In response to my note of last Friday (see: Genetic Testing to Cull Out the "Un-Right Patient" as a Candidate for a Particular Drug Therapy), Dennis Dionne submitted the following comment:
Chemotherapy drugs, i,e.; 5-fluorouracil (5-FU), are dosed by BSA [body surface area]. In the May 2008 issue of the Journal of Clinical Oncology, Dr E Gamelin reported a randomized multi-center study among metastatic CRC [colo-rectal cancer] patients treated with continuous infusion 5-FU whose drug blood levels were monitored and dosing adjusted to achieve target concentrations. Gamelin demonstrated that patients were over-dosed and only 25% were actually in the optimal range. By practicing therapeutic dose management (TDM) to maintain the plasma level of 5-FU within the therapeutic window, patients did much better. They experienced significantly better objective tumor response and doubling of survival at two years, while experiencing significantly less toxicity. Therefore, once the right patient is placed on the right therapy (genetic testing), therapeutic drug monitoring can make sure the right dose correlates with the right plasma level exposure to achieve optimal value.
A very relevant comment and I will return to this later.
In my mind, the definition of personalized medicine, also known as targeted therapy, is becoming more complex. The source of this additional complexity lies in the following new developments: (1) the growing importance of companion diagnostics; (2) the growing importance of medical imaging in both the diagnosis of disease, particularly tumors, and monitoring the efficacy of treatment; (3) the use of genomic and proteomic testing to cull out candidates for drug therapy who may be harmed by it; and (3) the use of medical imaging post initiation of chemotherapy to monitor its efficacy. The most obvious example of this latter approach is to determine with imaging whether a primary tumor or its metastases are shrinking.
Lets start this discussion of personalized medicine with what I considered to be a reasonable current definition from the Wikipedia presented below. To the right I also offer a diagram of an expanded flow diagnostic work flow diagram that encompasses some of the newly emerging nuances of personalized medicine, as I understand them. In the diagram, I include a box at the bottom to represent Dennis' very relevant comment about therapeutic drug monitoring (see above).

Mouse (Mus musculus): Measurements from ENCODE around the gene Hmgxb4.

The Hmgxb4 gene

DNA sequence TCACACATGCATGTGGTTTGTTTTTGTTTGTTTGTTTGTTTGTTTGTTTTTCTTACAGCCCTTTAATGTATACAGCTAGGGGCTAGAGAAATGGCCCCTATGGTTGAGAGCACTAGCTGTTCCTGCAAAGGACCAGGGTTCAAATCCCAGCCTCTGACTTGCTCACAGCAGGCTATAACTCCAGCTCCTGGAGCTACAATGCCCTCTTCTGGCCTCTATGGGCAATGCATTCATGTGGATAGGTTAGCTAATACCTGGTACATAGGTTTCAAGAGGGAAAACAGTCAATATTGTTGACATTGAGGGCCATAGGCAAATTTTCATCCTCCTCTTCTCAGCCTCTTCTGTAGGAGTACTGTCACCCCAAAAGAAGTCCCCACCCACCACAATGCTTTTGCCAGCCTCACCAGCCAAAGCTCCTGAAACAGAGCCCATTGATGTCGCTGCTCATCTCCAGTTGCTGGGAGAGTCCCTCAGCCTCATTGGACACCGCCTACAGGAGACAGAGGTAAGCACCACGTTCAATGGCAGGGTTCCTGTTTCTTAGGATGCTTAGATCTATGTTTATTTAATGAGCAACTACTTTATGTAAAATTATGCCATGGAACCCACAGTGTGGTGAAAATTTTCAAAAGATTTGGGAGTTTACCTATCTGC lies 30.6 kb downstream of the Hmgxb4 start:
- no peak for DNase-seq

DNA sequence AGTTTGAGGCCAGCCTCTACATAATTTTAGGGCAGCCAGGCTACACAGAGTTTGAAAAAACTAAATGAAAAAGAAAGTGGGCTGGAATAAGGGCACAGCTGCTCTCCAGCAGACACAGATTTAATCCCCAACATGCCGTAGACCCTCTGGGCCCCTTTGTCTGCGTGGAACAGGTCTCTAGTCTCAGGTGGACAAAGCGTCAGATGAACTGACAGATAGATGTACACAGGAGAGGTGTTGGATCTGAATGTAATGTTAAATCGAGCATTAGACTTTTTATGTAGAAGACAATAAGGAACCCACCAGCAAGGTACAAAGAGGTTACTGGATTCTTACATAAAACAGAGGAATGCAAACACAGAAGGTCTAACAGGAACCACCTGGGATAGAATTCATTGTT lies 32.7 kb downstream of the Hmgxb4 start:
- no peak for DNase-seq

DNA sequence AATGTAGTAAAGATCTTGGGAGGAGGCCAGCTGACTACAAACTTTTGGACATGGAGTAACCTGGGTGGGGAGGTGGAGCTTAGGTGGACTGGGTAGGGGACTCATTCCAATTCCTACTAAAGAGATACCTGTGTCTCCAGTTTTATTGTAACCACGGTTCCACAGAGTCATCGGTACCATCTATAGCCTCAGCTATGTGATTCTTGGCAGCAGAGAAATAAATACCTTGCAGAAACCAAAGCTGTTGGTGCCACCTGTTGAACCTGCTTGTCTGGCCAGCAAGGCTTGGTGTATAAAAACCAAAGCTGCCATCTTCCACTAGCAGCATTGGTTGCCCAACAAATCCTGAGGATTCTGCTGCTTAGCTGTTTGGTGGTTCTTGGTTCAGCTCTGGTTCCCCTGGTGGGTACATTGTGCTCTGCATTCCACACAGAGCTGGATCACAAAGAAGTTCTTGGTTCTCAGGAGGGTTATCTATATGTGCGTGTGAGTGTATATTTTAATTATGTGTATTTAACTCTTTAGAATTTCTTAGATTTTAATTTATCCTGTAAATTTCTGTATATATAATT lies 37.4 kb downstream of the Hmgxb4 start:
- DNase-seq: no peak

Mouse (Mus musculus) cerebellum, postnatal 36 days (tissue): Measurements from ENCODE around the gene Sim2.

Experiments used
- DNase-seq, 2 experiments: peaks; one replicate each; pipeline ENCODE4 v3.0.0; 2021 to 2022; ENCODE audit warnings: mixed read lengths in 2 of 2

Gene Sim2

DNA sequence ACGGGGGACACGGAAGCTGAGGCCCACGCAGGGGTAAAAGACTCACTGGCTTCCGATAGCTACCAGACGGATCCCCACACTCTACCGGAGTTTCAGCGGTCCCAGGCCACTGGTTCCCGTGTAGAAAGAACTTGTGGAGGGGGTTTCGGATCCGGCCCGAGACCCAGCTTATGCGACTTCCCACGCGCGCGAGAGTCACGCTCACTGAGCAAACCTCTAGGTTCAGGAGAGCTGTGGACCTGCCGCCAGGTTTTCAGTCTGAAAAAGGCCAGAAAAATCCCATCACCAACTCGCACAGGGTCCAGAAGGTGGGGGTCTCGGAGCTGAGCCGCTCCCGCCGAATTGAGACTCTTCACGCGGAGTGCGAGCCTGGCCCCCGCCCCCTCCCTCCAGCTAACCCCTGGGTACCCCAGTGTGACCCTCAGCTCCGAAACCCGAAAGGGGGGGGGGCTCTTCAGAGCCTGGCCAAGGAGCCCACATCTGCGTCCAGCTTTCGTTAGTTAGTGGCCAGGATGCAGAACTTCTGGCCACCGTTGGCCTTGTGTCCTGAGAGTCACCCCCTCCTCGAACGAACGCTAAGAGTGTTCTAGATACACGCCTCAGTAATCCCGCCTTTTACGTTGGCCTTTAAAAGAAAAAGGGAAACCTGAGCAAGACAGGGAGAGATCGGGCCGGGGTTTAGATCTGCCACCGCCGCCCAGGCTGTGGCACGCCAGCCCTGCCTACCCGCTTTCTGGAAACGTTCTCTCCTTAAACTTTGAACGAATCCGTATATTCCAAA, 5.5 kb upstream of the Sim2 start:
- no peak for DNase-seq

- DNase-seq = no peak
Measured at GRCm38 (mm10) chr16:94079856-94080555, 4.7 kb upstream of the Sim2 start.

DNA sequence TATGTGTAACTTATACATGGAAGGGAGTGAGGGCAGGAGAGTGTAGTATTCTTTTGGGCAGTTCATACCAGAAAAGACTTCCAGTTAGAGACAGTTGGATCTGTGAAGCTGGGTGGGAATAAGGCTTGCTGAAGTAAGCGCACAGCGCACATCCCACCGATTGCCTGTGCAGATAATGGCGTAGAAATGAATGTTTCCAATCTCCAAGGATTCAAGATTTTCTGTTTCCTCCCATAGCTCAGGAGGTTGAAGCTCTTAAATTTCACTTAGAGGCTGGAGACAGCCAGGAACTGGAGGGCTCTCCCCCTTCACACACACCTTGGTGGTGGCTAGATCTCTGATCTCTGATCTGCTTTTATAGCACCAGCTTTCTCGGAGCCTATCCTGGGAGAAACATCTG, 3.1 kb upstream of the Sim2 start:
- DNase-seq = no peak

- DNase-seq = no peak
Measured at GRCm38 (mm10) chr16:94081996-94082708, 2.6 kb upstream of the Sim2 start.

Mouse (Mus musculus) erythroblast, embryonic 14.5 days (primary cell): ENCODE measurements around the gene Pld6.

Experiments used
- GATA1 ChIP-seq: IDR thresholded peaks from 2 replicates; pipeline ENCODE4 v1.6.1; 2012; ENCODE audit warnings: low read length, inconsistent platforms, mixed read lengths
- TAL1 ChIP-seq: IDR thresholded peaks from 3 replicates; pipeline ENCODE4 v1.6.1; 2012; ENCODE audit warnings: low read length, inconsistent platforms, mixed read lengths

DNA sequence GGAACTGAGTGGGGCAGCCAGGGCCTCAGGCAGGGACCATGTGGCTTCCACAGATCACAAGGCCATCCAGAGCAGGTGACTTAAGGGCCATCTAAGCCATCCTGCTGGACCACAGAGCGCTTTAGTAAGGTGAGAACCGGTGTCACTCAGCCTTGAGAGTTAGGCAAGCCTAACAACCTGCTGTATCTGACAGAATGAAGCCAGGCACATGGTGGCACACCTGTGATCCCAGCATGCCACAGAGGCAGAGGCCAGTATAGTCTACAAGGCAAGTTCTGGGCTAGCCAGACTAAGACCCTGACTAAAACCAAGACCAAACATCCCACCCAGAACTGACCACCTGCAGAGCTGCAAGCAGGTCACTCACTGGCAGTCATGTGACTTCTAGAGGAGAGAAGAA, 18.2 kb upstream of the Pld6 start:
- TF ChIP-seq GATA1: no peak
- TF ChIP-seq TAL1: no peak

Personalized medicine [involves the] use of information and data from a patient's genotype, or level of gene expression to stratify disease, select a medication, provide a therapy, or initiate a preventative measure that is particularly suited to that patient at the time of administration. In addition to genetic information, other factors, including imaging, laboratory, and clinical information about the disease process or the patient play an equally important role.
In this diagram, I distinguish between "mandated lab companion testing" and additional genomic/proteomic testing because the former type of testing is frequently developed collaboratively by pharmaceutical companies and in-vitro diagnostic companies and often required or recommended by the FDA. The latter category may include newly discovered test methods that may clarify the therapeutic picture.
On the basis of this expanded understanding of personalized medicine (targeted therapy), I offer the following expanded definition that I have intentionally kept relatively brief for clarity:
Personalized medicine involves the use of laboratory-based molecular diagnostics and medical imaging to select suitable candidates for treatment with a particular drug(s), to rule out those patients who would suffer unacceptable side effects from the proposed drug treatment, and to monitor the health status of the patient post initiation of therapy to assess therapeutic drug levels and the continuing efficacy of the agent in suppressing or curing the disease.